Gov. Steve Sisolak and state Superintendent Jhone Ebert fired back on Tuesday at Clark County School District Superintendent Jesus Jara, who has shied away in recent days from a controversial piece of legislation that would have allowed the district to sweep back unspent dollars from individual schools amid an ongoing budget crisis.
Sisolak and Ebert, in statements released by the governor’s office, placed the responsibility for the special session bill, AB2, back on Jara after he apparently said the State Department of Education was behind the request. Lawmakers tore apart the legislation during a Saturday hearing, where the Clark County Education Association presented an amended version of the proposal with the Clark County School District noticeably absent.
Sisolak accused Jara of trying to “mislead the communities he represents and blame others in order to avoid the repercussion of his poor decisions” and suggested that he was a poor leader.
“Being superintendent of one of the largest school districts in the nation requires leadership — especially in the midst of a crisis,” Sisolak said. “And leadership requires honesty. Unfortunately, that is not what we get from Superintendent Jara. Clark County students, staff and families deserve better.”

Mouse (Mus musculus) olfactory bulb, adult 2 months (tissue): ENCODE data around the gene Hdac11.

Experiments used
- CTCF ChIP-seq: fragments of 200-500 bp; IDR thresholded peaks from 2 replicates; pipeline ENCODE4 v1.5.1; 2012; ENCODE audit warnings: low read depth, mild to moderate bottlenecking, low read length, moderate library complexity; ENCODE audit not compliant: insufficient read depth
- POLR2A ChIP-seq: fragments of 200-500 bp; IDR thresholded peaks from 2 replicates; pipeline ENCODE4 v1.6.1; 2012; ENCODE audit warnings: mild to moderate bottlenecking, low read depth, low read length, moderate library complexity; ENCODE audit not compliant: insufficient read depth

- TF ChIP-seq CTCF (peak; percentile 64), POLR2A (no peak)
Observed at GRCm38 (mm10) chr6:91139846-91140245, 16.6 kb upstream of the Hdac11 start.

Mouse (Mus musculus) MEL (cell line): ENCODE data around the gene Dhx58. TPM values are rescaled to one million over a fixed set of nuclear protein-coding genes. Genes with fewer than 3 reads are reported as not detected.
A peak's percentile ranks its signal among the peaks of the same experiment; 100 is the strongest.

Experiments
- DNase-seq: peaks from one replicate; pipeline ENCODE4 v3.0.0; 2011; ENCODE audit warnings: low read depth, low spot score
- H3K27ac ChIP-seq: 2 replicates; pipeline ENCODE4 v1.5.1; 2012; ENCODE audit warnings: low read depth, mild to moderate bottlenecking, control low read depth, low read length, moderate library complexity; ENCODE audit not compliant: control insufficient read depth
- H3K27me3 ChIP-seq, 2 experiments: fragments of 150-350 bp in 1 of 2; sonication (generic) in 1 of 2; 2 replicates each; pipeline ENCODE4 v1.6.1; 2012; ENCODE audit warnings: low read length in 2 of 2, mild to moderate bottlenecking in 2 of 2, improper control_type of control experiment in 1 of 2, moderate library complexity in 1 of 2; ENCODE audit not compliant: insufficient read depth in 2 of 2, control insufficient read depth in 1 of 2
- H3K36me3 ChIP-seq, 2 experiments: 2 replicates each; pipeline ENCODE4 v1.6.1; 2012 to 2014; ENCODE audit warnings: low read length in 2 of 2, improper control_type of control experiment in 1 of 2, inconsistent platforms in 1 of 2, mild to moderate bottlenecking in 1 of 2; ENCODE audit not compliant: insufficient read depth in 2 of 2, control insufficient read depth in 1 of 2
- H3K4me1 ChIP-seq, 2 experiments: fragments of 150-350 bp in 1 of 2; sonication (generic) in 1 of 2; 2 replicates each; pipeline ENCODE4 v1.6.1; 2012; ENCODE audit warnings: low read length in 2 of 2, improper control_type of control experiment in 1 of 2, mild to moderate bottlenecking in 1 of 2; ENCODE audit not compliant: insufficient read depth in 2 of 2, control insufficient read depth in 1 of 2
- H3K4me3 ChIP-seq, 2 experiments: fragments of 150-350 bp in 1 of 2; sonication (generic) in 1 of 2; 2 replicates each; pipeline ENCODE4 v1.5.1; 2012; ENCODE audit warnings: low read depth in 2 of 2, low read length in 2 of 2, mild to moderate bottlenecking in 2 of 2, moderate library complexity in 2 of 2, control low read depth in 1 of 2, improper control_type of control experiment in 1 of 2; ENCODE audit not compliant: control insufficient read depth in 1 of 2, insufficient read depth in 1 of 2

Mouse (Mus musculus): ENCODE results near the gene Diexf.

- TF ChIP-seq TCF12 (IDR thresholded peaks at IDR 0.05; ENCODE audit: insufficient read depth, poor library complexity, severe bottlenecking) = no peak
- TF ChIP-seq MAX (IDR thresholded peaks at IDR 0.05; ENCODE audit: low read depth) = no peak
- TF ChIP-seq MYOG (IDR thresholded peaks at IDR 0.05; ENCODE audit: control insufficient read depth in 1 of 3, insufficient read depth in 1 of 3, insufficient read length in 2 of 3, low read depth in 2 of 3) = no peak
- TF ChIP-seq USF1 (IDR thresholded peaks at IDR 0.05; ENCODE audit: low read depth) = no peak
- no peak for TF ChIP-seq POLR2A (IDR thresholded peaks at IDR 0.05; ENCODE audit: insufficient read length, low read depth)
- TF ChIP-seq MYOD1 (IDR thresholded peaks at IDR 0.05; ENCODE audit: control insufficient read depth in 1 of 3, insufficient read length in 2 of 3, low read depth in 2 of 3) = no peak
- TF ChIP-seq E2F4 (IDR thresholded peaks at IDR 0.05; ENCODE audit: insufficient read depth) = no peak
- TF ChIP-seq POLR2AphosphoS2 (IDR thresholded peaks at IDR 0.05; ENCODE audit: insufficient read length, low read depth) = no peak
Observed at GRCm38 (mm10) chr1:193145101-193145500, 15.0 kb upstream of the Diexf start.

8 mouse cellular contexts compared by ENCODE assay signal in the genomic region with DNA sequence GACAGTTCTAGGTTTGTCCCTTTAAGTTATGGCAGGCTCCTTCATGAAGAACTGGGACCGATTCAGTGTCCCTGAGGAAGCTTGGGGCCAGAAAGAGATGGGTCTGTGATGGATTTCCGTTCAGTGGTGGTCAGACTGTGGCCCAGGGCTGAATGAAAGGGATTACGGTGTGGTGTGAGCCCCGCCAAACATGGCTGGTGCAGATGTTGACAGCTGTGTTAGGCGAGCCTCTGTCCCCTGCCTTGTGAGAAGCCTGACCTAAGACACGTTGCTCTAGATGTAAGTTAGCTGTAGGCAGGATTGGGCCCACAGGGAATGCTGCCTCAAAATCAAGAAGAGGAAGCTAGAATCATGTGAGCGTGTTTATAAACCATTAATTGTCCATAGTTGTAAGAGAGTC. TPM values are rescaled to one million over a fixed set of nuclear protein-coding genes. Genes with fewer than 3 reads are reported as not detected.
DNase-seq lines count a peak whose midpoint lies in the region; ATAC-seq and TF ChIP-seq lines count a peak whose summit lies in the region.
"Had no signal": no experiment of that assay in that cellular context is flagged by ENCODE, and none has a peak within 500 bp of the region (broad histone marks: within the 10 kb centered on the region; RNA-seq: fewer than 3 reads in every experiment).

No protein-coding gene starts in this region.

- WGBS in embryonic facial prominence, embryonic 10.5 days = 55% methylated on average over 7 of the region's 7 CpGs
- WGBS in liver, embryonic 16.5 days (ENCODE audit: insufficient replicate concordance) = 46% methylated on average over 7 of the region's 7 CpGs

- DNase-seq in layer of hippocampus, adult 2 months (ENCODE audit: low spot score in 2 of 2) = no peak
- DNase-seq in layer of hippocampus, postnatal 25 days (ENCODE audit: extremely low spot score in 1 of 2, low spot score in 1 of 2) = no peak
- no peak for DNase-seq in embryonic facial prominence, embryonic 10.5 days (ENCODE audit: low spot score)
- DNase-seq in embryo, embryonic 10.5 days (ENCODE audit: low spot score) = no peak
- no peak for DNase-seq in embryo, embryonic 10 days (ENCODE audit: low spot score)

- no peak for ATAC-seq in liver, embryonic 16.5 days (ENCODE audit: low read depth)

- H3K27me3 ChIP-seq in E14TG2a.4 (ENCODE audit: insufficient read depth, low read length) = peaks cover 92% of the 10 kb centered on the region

Ebert called Jara’s actions “incredibly concerning.”
“Once it became clear the proposal did not have support, Superintendent Jara disrespected our elected officials and the entire CCSD community by misrepresenting his intentions,” Ebert said. “As a leader in education, he has a responsibility to set an example for our children. Blatantly altering the truth is not only a bad example, but it’s a disservice to the educators, students and families he represents.”
During the Saturday hearing, Clark County Education Association Executive Director John Vellardita repeatedly maintained that the bill was not his — and that the union had tried to make the proposal workable through an amendment directing the carryover funds only be used for specific purposes — and directed questions back to the school district.
Jara, during a brief public comment on the legislation that came after the hearing had already ended, tried to clarify that the school district initially proposed the concept to Sisolak but withdrew the request before the proclamation announcing the special session was announced.